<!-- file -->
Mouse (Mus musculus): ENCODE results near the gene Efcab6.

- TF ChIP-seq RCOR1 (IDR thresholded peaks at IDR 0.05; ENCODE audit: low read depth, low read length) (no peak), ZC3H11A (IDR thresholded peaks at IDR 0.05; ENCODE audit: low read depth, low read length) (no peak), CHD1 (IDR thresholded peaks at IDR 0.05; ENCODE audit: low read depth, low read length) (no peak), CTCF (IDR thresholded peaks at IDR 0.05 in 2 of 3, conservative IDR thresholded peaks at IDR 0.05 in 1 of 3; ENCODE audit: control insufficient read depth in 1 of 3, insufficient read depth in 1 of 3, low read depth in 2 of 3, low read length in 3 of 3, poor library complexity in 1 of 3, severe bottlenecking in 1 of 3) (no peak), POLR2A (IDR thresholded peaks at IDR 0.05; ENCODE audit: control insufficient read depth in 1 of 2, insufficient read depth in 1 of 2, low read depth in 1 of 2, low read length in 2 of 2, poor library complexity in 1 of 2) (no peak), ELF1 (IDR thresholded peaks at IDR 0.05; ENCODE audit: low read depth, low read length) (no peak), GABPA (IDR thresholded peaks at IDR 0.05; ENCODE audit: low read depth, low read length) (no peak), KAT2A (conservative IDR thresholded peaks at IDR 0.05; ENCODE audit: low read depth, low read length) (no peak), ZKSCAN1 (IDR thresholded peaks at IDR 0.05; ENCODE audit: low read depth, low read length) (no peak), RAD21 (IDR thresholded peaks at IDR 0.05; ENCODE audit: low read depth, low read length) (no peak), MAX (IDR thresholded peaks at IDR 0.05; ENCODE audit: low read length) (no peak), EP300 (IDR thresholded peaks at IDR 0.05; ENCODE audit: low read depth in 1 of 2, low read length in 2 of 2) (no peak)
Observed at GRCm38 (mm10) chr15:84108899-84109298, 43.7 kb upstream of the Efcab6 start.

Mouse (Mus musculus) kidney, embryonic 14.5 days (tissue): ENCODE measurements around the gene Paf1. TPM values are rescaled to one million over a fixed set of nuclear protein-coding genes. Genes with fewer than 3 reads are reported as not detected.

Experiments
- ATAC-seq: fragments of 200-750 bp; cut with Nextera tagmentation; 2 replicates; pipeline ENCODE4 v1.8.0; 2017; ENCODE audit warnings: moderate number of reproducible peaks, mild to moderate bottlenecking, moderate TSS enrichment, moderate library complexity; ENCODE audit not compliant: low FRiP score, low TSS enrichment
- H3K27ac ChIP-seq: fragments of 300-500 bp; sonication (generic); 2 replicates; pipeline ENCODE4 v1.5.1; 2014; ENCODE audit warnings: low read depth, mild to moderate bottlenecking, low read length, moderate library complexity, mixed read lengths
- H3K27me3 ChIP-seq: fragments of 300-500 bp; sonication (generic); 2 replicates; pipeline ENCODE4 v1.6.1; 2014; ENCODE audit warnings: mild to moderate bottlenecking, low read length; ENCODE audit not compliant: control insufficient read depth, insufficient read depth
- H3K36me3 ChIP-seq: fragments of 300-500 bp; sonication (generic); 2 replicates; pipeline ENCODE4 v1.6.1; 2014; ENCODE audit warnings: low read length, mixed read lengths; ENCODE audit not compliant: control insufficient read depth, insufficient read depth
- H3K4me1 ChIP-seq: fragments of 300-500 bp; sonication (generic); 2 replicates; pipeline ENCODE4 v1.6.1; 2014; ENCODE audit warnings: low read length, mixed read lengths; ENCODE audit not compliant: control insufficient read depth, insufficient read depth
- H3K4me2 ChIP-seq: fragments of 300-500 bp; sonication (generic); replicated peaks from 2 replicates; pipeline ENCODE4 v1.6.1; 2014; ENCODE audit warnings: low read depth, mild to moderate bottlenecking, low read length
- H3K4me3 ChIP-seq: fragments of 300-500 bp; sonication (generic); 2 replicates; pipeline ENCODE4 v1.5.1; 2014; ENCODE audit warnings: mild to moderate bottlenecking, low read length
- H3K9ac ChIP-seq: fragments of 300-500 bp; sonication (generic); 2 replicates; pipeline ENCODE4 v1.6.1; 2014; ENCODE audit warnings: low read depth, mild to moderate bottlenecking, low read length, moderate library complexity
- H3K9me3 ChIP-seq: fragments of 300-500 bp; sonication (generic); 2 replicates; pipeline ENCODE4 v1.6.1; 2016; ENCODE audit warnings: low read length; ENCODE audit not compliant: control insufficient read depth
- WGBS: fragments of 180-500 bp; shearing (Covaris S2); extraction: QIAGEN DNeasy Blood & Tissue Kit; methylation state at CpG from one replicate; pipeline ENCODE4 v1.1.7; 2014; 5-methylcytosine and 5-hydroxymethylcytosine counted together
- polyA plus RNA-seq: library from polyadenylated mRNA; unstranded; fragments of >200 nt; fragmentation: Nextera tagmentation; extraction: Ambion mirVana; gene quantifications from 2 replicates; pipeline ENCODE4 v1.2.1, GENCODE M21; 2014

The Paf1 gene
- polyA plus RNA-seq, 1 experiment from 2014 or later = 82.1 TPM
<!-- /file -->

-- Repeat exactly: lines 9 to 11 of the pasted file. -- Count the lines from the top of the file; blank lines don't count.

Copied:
- H3K36me3 ChIP-seq: fragments of 300-500 bp; sonication (generic); 2 replicates; pipeline ENCODE4 v1.6.1; 2014; ENCODE audit warnings: low read length, mixed read lengths; ENCODE audit not compliant: control insufficient read depth, insufficient read depth
- H3K4me1 ChIP-seq: fragments of 300-500 bp; sonication (generic); 2 replicates; pipeline ENCODE4 v1.6.1; 2014; ENCODE audit warnings: low read length, mixed read lengths; ENCODE audit not compliant: control insufficient read depth, insufficient read depth
- H3K4me2 ChIP-seq: fragments of 300-500 bp; sonication (generic); replicated peaks from 2 replicates; pipeline ENCODE4 v1.6.1; 2014; ENCODE audit warnings: low read depth, mild to moderate bottlenecking, low read length